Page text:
Great Balls of Fire | Chicago Reader

Great Balls of Fire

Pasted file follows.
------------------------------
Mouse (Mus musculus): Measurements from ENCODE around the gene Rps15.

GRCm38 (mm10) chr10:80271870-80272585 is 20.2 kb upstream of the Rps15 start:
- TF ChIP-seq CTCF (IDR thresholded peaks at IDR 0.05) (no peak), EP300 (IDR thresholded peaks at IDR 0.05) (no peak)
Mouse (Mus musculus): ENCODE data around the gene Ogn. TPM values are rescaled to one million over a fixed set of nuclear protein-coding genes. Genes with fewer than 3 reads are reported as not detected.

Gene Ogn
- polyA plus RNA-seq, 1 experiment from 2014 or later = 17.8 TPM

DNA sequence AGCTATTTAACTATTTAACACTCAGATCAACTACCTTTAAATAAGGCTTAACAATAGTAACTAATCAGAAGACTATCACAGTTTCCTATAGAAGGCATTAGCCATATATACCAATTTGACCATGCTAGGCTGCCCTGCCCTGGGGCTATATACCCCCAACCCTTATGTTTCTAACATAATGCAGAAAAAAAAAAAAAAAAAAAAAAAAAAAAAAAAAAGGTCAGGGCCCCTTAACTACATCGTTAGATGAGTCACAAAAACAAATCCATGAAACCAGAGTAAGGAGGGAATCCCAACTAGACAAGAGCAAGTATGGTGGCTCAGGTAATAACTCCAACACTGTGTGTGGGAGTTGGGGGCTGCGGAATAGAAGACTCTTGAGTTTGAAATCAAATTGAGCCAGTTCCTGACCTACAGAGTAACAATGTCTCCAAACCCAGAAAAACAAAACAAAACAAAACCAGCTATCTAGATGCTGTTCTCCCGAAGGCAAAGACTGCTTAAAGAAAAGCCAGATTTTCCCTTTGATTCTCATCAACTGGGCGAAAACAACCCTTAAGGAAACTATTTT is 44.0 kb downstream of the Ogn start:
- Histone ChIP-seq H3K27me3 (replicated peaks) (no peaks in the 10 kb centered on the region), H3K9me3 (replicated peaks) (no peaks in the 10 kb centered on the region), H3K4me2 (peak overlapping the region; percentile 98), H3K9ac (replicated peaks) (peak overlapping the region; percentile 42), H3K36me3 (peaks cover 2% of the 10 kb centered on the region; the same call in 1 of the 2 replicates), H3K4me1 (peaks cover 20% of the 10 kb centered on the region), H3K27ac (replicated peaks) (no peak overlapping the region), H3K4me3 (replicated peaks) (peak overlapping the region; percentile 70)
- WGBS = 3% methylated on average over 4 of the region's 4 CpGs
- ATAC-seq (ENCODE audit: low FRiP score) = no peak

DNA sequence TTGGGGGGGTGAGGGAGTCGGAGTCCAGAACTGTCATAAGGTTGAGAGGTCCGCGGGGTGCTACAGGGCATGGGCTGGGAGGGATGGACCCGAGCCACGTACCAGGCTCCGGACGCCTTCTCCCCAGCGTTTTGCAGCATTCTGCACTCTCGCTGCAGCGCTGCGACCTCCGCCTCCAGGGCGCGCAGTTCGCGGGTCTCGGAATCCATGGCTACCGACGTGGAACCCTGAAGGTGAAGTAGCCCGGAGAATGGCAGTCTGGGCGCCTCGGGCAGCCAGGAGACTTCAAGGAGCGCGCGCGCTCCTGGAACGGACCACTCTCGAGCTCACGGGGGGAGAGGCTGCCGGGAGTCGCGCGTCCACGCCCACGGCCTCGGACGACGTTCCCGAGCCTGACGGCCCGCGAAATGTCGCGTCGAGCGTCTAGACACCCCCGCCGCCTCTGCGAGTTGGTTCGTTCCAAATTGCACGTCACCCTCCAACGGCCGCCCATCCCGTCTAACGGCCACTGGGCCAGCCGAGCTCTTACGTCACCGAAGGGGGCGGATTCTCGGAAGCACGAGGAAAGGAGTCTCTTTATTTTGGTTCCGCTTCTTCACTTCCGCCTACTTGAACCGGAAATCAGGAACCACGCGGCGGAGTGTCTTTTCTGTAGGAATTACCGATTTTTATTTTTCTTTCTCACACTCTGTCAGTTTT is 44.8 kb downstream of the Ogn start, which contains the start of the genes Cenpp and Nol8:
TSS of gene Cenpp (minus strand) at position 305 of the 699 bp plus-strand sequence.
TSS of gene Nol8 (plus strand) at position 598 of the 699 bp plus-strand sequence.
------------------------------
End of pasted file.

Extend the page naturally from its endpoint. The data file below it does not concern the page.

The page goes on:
After The Big Easy, Dennis Quaid and director Jim McBride reunited for this 1989 musical biopic about rock icon Jerry Lee Lewis. More fanciful than factual, less likable than either The Big Easy or Breathless, McBride's previous two features, the movie tries hard to re-create the euphoria of 50s rock films, but the poor-white milieu is treated with such crude derision that all the characters wind up seeming like two-dimensional geeks. Winona Ryder turns in a particularly fresh performance as Lewis's teenage bride, Myra, but the filmmakers' remoteness from their real-life models (including Lewis's cousin Jimmy Swaggart, played by Alec Baldwin) eventually lands the movie in confusion—by the end, we don't even know for sure whether the Killer is triumphing or going down in flames. Still, there are a few striking touches and entertaining broad strokes, and the musical sequences are lively. Scripted by McBride and Jack Baran and very loosely based on the biography Myra Lewis wrote with Murray Silver; with John Doe, Lisa Blount, Stephen Tobolowsky, Trey Wilson, and cameos by Steve Allen and Joe Bob Briggs.

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